The number of deadly accidents involving semi-tractor trailers rose sharply in California and around the country in 2017 according to data gathered by the National Safety Council, and many of these crashes were caused by truck drivers who were distracted, fatigued or impaired. Road safety advocates have long lauded the merits of automatic emergency braking systems, and a bill currently before the House of Representatives Highways and Transit Subcommittee would make the technology mandatory equipment on all commercial vehicles in the United States.
First responders in California and nationwide are at an increased risk of dying in accidents caused by distracted driving, according to a new survey. In 2019, at least 16 emergency workers have been killed by vehicles across the country.
Commercial truck and bus drivers in California will want to keep in mind that between June 4 and 6, they may be stopped at random for an inspection. This is because the Commercial Vehicle Safety Alliance is holding its annual International Roadcheck at that time. The spree will consist of mostly Level I inspections, which cover both driver and vehicle regulations.
The number of pedestrian deaths in the United States rose to its highest number in 28 years in 2018. Pedestrian deaths are taking place in California and throughout the country in part because of distractions caused by smartphones. Researchers say that there could be a link between smartphone sales since 2009 and pedestrian deaths. Alcohol was also a key factor in about half of the accidents that resulted in a pedestrian's death.
Deadly truck accidents in California and around the country have increased worryingly over the last three years according to The Federal Motor Carrier Safety Administration. The agency's chief safety officer said at the Transportation Research Board's annual meeting that tractor-trailer occupant fatalities, work zone accidents involving commercial vehicles and truck and bus crash fatalities had all risen in 2015, 2016 and 2017.
People in California and across the country are urging members of Congress to act on proposed legislation that aims to reduce the number of deadly underride truck accidents. In an underride crash, a car slides and is captured underneath a semi-trailer or other large commercial truck. These collisions are often fatal because the underride can lead to severe head and neck injuries, including decapitation. Each year, hundreds of people lose their lives in these types of crashes. These accidents can be catastrophic even at relatively low rates of speed.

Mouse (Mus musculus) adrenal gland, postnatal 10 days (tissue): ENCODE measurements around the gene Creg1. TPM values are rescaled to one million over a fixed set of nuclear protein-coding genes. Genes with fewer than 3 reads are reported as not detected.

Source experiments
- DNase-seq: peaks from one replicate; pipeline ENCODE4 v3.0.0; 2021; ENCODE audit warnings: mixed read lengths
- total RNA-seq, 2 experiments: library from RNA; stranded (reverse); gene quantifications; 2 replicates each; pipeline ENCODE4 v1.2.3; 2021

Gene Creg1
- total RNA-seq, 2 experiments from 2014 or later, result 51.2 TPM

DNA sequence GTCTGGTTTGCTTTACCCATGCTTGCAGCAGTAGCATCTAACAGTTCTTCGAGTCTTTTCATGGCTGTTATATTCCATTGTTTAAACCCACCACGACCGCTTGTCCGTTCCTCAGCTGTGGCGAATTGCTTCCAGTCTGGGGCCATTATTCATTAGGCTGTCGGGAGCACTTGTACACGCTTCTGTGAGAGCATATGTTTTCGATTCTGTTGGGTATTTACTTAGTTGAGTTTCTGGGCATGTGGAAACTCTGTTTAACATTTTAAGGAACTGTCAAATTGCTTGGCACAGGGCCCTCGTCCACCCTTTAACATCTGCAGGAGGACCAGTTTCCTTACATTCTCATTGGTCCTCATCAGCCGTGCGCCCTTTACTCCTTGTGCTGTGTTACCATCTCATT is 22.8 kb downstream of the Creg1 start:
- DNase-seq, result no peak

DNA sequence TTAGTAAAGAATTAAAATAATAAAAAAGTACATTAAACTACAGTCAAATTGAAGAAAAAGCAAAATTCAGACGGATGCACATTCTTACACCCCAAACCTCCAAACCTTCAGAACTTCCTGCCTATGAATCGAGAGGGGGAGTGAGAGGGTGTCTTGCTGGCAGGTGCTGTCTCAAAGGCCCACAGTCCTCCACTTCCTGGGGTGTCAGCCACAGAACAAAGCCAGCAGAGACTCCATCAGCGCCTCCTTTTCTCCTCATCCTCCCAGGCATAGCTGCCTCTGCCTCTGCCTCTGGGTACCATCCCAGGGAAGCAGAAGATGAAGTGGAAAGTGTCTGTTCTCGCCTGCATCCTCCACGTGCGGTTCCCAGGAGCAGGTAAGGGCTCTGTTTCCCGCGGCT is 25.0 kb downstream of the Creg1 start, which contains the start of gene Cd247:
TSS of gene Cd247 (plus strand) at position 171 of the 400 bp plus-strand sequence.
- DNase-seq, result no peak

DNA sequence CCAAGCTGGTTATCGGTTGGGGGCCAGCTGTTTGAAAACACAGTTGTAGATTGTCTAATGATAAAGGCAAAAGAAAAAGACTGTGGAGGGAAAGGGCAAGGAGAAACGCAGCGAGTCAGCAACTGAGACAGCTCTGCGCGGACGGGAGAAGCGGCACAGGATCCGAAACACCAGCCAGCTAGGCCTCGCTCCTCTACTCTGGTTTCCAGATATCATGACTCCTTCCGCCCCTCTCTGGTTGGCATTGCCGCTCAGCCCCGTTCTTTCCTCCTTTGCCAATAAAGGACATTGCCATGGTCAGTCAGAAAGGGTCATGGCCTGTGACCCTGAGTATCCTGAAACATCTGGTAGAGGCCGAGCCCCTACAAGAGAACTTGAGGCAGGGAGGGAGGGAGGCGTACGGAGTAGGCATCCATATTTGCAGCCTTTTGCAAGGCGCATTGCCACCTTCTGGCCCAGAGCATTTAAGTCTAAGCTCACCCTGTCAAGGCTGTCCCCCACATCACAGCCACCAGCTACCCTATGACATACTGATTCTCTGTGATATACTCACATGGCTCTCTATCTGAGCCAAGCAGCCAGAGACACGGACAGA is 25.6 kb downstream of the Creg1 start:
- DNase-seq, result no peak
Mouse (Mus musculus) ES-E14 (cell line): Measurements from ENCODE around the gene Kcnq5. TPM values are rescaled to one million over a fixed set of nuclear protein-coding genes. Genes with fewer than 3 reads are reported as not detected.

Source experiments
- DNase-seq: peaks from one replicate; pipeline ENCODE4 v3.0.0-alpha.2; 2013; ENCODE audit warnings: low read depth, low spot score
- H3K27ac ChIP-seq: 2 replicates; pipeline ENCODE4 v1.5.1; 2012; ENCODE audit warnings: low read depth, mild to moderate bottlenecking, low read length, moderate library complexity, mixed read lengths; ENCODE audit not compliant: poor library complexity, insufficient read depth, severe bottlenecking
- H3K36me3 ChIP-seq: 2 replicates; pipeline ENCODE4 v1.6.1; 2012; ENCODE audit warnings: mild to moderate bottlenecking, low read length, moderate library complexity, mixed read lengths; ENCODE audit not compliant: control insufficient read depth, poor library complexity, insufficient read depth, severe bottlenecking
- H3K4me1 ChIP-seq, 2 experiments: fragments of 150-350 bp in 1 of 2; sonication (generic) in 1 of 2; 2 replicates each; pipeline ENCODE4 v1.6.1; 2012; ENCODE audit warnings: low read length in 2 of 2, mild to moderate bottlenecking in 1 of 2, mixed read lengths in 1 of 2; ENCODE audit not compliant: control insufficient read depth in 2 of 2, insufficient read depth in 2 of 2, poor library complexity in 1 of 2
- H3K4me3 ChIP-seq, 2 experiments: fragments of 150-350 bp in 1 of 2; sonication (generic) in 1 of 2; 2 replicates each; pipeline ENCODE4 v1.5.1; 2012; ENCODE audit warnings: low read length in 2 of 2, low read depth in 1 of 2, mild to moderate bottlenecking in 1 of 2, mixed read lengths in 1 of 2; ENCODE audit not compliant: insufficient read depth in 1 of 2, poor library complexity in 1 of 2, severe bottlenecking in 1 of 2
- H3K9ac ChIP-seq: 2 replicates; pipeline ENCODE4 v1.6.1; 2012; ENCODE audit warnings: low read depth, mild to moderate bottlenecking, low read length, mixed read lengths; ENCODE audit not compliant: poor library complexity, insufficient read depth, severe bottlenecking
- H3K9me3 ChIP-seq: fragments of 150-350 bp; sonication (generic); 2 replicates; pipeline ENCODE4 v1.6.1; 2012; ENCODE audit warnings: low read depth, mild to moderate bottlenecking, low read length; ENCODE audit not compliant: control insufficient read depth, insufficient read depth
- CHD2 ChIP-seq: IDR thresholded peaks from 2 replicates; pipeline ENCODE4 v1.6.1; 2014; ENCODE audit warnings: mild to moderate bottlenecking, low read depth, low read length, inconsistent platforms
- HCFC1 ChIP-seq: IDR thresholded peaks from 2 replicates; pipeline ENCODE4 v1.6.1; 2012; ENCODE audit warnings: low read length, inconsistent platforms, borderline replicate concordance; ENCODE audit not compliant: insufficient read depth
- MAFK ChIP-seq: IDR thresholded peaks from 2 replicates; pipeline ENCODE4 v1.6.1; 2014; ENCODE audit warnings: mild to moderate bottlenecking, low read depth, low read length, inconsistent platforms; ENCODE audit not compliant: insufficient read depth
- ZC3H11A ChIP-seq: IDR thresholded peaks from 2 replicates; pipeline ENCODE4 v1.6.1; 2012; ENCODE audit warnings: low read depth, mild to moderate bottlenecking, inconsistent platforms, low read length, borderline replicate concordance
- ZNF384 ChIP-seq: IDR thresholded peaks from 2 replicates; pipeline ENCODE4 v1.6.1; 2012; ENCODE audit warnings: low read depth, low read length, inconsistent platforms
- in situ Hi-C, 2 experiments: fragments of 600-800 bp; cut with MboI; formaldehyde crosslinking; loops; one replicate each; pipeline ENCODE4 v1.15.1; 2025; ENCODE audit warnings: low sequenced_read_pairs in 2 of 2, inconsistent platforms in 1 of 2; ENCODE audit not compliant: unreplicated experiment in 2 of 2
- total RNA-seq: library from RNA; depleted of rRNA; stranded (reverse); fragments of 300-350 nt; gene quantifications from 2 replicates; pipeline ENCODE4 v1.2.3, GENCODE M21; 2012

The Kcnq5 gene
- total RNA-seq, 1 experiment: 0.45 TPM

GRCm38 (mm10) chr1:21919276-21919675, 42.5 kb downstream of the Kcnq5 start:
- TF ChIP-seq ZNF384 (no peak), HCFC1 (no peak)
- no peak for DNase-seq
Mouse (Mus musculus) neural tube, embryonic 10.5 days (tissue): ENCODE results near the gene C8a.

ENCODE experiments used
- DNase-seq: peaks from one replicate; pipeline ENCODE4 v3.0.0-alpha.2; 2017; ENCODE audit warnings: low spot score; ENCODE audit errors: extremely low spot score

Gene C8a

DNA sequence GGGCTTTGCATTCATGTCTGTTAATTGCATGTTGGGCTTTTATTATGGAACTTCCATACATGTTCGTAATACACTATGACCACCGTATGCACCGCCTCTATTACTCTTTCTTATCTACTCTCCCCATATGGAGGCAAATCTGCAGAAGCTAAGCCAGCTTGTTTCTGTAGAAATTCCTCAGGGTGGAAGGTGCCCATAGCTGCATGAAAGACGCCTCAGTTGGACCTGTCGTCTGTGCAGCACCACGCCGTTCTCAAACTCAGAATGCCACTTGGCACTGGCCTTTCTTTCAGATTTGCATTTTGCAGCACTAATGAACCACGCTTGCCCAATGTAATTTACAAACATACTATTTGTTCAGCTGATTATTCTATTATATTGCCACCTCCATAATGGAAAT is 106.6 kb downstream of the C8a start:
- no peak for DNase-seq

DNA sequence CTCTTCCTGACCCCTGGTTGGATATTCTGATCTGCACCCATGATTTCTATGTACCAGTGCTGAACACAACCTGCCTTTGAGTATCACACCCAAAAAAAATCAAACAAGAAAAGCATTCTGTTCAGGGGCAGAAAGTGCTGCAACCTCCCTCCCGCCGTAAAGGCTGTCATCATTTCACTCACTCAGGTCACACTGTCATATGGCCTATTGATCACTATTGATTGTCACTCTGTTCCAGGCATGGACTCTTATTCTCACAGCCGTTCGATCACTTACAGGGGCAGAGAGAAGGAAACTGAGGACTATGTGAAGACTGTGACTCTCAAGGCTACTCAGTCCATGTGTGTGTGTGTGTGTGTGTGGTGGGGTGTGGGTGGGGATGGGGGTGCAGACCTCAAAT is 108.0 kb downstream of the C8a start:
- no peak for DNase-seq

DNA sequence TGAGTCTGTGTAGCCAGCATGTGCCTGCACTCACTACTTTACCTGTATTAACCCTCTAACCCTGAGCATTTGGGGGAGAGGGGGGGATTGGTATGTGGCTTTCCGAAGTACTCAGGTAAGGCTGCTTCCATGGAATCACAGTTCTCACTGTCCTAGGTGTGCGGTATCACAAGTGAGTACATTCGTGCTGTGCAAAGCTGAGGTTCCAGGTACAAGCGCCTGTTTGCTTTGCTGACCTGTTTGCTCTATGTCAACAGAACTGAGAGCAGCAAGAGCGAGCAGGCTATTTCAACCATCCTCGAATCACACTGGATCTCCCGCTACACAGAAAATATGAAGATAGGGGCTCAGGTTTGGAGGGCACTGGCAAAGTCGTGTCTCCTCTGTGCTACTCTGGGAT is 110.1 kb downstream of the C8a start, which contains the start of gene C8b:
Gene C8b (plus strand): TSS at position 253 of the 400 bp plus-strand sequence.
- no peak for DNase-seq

In California and the rest of the U.S., pedestrian fatalities have sharply increased over the past decade even though cars have become safer. Experts attribute this increase in pedestrian deaths to the problem of driver distraction.
According to a study from the Federal Motor Carrier Safety Administration, unsafe driving behavior is to blame for 88 percent of crashes involving passenger vehicles and 93 percent of crashes involving large trucks. Whether in California or in some other state, unsafe driving is the leading cause of all highway crashes.
Civil law in California grants the victims of truck accidents the right to file a personal injury lawsuit. However, going through the civil court can cost victims a considerable amount of time and money, which is why many try instead to settle out of court. In most cases, trucking companies are willing to go this route too, which means that there is a greater chance for an amicable agreement.
In California, truck accidents are a far more frequent occurrence than they should be, especially as truck drivers are under immense pressure to get their products to their final destination on time. This pressure and the strict time limits can cause some truck drivers to engage in risky and even illegal behaviors, including violating the hours of service rules. However, if a truck driver does cause an accident, the carriers, shippers and brokers also could potentially be held liable.